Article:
in pictures: the international wildlife museum

November 9, 2012 |

Aka the Dead Animals museum. Whatever. Let’s talk morality another day… For now, pictures! (FYI: this trip was part of Holly’s and my “Discover Tucson” series. It’s not really a Zócalo Hannah thing, but more of a hey-whaddayou-wanna-do-on-our-days-off thing. Part one was the M.T.D.E., part two was the un-reported-upon trip to the San Xavier Mission, and part three was [the practically un-reported-upon] All Souls Procession. Welcome to part four of many.)

Right off the bat, Holly and I were inspired to light-hearted gaity (a.k.a. idiotic photoshoots) beside this majestic beast that graces the entrance to the museum:

“What a treat! / greeted by the sight / of this majestic beast.” – Anon.

(After the lion, the next notable thing we were greeted by was a sign that informed us: “This is NOT the Desert Museum.” Duly noted.)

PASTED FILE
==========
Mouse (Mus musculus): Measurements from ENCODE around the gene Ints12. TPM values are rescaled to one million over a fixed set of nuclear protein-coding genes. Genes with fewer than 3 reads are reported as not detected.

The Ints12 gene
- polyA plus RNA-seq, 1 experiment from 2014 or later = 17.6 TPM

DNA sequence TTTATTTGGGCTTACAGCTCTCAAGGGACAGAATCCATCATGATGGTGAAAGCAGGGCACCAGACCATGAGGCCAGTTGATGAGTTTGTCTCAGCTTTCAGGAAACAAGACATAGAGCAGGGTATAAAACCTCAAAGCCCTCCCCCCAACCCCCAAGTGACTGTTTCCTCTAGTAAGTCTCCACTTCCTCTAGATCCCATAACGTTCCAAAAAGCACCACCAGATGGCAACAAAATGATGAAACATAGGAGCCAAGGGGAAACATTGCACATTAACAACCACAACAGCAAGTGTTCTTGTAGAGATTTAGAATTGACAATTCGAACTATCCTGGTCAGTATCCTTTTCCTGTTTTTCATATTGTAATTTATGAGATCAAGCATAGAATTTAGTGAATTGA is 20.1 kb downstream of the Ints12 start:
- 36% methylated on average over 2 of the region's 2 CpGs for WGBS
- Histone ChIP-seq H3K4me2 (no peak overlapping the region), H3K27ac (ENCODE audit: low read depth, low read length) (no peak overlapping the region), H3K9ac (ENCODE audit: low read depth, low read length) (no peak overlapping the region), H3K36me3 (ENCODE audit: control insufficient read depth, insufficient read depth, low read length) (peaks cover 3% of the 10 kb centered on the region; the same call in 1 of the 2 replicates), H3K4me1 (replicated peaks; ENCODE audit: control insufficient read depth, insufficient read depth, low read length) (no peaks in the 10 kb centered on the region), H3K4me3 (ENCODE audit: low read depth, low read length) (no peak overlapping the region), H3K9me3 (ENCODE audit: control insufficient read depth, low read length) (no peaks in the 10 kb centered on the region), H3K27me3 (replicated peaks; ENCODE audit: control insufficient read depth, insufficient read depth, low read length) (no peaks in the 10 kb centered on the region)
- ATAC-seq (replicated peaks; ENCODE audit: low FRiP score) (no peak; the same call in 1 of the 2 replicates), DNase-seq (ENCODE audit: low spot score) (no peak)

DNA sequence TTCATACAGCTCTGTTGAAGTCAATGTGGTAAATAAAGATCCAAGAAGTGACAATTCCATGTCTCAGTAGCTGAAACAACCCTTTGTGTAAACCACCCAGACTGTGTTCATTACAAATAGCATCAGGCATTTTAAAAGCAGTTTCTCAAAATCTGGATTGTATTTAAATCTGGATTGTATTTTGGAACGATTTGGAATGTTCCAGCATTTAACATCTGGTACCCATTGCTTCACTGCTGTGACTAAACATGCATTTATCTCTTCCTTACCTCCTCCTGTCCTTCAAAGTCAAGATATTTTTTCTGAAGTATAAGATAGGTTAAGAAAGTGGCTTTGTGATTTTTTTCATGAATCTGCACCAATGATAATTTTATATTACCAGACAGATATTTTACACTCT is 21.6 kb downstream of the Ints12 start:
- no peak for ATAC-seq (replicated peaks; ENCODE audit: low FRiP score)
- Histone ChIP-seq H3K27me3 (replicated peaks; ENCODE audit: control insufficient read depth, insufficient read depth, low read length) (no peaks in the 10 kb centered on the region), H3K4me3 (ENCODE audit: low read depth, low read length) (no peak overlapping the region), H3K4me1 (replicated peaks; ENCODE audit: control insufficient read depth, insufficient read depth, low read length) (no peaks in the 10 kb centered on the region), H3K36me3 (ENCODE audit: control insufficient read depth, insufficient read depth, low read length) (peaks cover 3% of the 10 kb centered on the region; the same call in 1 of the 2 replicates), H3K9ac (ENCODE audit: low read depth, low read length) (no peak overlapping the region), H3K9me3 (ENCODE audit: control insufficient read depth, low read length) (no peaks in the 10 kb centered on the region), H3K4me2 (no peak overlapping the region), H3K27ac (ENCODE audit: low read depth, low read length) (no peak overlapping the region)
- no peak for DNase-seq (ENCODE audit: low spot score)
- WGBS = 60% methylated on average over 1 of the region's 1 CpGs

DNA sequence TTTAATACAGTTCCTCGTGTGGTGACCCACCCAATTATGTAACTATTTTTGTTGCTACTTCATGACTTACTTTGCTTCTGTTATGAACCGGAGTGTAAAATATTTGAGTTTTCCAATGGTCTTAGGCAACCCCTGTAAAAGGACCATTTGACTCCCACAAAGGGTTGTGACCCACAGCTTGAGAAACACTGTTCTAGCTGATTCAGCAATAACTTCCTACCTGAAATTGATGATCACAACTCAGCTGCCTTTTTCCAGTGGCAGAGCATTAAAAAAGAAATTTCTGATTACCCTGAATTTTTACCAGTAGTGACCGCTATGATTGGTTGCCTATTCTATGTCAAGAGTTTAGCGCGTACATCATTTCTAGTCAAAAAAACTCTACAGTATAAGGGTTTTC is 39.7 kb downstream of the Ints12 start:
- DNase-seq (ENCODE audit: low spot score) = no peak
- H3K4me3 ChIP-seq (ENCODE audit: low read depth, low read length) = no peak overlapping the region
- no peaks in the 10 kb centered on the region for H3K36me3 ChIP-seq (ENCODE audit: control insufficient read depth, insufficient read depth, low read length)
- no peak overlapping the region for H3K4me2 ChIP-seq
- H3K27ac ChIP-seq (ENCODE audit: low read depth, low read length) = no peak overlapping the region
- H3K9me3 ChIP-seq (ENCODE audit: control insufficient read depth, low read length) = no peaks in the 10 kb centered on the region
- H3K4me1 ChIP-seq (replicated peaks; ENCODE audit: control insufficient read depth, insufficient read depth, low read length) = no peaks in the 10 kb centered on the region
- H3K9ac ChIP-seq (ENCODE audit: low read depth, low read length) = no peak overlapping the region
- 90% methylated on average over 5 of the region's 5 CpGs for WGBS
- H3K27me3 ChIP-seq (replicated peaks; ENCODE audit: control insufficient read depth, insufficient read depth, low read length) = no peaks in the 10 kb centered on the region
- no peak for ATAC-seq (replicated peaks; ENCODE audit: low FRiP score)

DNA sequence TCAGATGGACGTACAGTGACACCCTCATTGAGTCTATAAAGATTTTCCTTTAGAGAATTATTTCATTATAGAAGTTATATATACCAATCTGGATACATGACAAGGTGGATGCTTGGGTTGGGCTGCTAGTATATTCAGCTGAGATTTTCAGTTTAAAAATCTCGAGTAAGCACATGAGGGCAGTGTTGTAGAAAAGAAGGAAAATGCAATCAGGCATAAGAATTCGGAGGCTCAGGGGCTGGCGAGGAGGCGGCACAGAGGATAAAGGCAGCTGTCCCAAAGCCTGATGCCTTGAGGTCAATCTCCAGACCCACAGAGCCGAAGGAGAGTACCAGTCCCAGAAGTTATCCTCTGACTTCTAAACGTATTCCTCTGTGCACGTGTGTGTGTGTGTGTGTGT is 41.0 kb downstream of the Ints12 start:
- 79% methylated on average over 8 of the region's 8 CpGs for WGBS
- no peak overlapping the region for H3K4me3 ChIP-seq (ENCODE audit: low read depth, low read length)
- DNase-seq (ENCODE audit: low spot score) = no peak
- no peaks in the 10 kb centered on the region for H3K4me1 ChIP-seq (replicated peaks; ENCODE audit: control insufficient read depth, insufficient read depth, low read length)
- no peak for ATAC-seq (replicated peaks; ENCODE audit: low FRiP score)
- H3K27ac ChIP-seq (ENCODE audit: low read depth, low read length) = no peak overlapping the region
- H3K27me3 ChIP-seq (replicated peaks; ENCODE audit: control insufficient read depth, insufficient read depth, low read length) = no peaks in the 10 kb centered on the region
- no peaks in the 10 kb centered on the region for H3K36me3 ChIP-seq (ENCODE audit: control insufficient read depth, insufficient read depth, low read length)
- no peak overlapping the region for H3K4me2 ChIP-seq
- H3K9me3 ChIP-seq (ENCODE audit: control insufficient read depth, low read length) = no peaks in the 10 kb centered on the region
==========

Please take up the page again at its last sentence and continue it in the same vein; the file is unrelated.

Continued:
Then we learned about horns vs. antlers (as far as I remember, horns are bone covered in keratin, common to males and females alike, and they are not shed. Antlers are bone covered in velvet, aka skin; they are shed seasonally; found only on males; and they are larger on mature animals but grow smaller with age. Both horns and antlers are cool, though I personally have a soft spot for antlers.):

I really want to try to convey to you how confused the following display made me. It was in the “Mythological” section, which was pretty interesting stuff: displays of prehistoric bones (many from the Mediterranean region), along with explanations as to how the bones could’ve inspired myths about creatures like cyclopes and griffins. But the centaur was hilariously confusing because its explanation was not phrased in hypothetical language—it was phrased as fact. “This centaur was found… Confirms suspicions that centaurs were forced by humans into the mountains… Centaurs like to drink…” etc. Weird stuff. Entertaining. I believe in centaurs now.

This room was cray (yes, cray… I’m always afraid to—for instance—use “cray” in a text message because it will look like a typo. It’s not.):

Click to enlarge!

I will leave you, dear readers, with what is quite possibly the best advice Holly & I gleaned from our visit to the International Wildlife Museum: “Be a ferret.” Holly complied, I present her disappearing feet as evidence:

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Category: Zocalo Hannah